Well, it’s almost time for The Liminal Zone to see the light of day. The publication date of the Kindle version is this Sunday, May 17th, and it can already be preordered on the Amazon site at https://www.amazon.co.uk/dp/B087JP2GJP. The paperback version will not be too far behind it, depending on the final stages of proofing and such like. I am, naturally, very pleased and excited about this, as it is quite a while since I first planned out the beginnings of the characters, setting and plot. Since that beginning, some parts of my original ideas have changed, but the core has remained pretty much true to that original conception all the way through.
But I thought for today I’d talk a little bit about my particular spin on the future development of the solar system. My time-horizon at the moment is around 50-100 years ahead, not the larger spans which many authors are happy to explore. So readers can expect to recognise the broad outlines of society and technology – it will not have changed so far away from our own as to be incomprehensible. I tend towards the optimistic side of future-looking – I read dystopian novels, but have never yet been tempted to write one myself. I also tend to focus on an individual perspective, rather than dealing with political or large-scale social issues. The future is seen through the lenses of a number of individuals – they usually have interesting or important jobs, but they are never leaders of worlds or armies. They are, typically, experts in their chosen field, and as such encounter all kinds of interesting and unusual situations that warlords and archons might never encounter. The main character of Far from the Spaceports and Timing (and a final novel to come in that trilogy) is Mitnash Thakur, who with his AI partner Slate tackles financial crime. In The Liminal Zone, the central character is Nina Buraca, who works for an organisation broadly like present-day SETI, and so investigates possible signs of extrasolar life.
Far from the Spaceports, and the subsequent novels in the series, are built around a couple of assumptions. One is that artificial intelligence will have advanced to the point where thinking machines – my name for them is personas – can be credible partners and friends to people. They understand and display meaningful and real emotions as well as being able to solve problems. Now, I have worked with AI as a coder in one capacity or another for the last twenty-five years or so, and am very aware that right now we are nowhere near that position. The present-day household systems – Alexa, Siri, Cortana, Bixby, Google Home and so on – are very powerful in their own way, and great fun to work with as a coder… but by no stretch of the imagination are they anything like friends or coworkers. But in fifty, sixty, seventy years? I reckon that’s where we’ll be.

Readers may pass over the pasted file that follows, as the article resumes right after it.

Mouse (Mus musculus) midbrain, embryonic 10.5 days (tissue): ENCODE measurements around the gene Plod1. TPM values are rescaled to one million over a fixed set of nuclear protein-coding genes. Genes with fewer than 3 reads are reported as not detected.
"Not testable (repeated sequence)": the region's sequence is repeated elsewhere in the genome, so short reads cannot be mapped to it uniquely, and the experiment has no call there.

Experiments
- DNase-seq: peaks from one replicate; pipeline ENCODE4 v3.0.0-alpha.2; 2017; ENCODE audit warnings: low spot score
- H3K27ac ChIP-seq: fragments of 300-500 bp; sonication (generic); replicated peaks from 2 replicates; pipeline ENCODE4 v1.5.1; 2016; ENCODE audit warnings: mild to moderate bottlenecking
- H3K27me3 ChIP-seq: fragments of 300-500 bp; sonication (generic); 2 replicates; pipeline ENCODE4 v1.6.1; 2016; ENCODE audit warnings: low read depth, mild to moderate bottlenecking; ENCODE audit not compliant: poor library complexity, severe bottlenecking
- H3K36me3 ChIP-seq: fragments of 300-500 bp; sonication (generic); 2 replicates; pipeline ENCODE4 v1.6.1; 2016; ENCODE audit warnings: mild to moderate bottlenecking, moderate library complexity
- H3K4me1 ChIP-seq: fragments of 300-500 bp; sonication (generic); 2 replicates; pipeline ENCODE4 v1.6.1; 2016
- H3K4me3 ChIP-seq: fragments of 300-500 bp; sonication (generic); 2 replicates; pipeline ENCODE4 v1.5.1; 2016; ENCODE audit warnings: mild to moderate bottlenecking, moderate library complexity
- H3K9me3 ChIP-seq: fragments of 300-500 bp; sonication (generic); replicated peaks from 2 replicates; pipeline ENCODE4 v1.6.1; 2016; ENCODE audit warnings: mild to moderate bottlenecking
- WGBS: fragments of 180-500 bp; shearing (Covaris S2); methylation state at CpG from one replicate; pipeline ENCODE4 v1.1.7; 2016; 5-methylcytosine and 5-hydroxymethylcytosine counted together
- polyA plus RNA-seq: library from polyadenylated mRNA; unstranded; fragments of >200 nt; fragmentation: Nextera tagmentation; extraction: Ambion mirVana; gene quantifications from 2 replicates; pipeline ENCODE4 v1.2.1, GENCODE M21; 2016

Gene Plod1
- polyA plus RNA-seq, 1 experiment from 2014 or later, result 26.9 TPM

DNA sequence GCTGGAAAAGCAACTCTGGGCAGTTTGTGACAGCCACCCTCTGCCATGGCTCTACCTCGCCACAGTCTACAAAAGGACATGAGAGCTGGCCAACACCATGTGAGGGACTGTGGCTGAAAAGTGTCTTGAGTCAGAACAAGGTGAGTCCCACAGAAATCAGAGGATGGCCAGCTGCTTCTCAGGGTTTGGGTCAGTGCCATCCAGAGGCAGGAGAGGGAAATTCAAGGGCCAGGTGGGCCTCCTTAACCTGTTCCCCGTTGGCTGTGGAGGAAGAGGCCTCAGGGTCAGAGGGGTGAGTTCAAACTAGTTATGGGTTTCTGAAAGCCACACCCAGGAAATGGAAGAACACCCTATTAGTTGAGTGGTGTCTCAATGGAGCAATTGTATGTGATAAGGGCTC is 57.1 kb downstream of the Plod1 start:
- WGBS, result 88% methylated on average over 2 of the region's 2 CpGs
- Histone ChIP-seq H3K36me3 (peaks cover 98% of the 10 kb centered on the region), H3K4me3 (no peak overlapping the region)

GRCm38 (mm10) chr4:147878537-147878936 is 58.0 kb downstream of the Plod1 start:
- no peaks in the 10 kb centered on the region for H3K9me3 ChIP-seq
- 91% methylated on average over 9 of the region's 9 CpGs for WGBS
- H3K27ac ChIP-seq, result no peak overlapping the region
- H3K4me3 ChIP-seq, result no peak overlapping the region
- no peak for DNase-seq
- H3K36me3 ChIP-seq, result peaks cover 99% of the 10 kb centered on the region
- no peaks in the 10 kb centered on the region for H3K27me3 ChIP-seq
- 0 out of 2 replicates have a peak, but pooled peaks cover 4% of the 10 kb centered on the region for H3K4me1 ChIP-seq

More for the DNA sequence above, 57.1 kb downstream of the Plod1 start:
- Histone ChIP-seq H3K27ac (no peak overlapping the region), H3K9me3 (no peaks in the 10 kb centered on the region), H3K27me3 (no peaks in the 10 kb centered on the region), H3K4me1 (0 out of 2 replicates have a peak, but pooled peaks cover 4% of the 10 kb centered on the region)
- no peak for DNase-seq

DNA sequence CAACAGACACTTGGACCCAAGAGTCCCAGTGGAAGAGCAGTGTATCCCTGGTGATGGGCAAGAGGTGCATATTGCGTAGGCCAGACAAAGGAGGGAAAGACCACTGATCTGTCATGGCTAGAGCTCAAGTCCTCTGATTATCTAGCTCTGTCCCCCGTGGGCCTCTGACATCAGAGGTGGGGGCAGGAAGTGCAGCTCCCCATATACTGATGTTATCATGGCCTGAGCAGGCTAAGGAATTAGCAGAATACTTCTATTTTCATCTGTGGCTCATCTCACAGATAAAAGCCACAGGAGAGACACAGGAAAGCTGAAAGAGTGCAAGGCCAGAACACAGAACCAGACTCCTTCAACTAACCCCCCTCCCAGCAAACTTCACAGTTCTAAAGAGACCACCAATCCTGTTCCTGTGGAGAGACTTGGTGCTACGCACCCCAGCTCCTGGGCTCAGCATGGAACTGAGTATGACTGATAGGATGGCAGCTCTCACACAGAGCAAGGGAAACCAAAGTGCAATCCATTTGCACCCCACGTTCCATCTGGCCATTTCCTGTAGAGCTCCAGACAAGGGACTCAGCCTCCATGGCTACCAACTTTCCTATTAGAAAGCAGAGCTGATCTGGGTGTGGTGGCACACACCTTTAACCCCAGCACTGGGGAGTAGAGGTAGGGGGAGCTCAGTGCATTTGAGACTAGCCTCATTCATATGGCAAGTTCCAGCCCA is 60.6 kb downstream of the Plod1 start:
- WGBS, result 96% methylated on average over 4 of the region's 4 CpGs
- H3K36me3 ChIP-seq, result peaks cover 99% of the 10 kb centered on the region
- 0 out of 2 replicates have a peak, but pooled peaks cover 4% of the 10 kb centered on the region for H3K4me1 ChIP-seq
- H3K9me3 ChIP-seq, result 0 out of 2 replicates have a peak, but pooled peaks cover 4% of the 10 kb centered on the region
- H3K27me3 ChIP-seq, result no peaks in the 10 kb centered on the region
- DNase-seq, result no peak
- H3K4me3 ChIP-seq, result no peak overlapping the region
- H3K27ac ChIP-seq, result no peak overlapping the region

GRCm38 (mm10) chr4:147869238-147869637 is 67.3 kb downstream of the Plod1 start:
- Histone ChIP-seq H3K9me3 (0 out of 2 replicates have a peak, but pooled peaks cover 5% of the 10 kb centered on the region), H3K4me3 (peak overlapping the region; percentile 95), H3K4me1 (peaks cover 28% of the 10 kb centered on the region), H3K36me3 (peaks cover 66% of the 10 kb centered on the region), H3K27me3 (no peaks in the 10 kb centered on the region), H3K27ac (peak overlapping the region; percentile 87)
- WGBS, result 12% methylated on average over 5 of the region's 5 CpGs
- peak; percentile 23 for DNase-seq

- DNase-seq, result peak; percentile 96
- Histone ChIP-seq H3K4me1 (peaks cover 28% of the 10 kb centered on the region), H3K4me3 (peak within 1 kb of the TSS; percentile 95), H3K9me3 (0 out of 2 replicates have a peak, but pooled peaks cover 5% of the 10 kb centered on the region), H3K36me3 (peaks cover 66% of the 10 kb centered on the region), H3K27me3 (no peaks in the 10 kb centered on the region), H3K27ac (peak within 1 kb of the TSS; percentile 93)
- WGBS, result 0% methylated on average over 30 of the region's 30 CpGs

The second major pillar concerns solar system exploration. Within that same timespan, I suggest that there will be habitable outposts scattered widely throughout the system. I tend to call these domes, or habitats, with a great lack of originality. Some are on planets – in particular Mars – while others are on convenient moons or asteroids. Many started as mining enterprises, but have since diversified into more general places to live. For travel between these places to be feasible, I assume that today’s ion drive, used so far in a handful of spacecraft, will become the standard means of propulsion. As NASA says in a rather dry report, “Ion propulsion is even considered to be mission enabling for some cases where sufficient chemical propellant cannot be carried on the spacecraft to accomplish the desired mission.” Indeed. A fairly readable introduction to ion propulsion can be found at this NASA link.
I am sure that well before that century or so look-ahead time, there will have been all kinds of other advances – in medical or biological sciences, for example – but the above two are the cornerstones of my science fiction books to date.
That’s it for today, so I can get back to sorting out the paperback version of The Liminal Zone. To repeat, publication date is Sunday May 17th for the Kindle version, and preorders can be made at https://www.amazon.co.uk/dp/B087JP2GJP. As a kind of fun bonus, I am putting all my other science fiction and historical fiction books on offer at £0.99 / $0.99 for a week starting on 17th.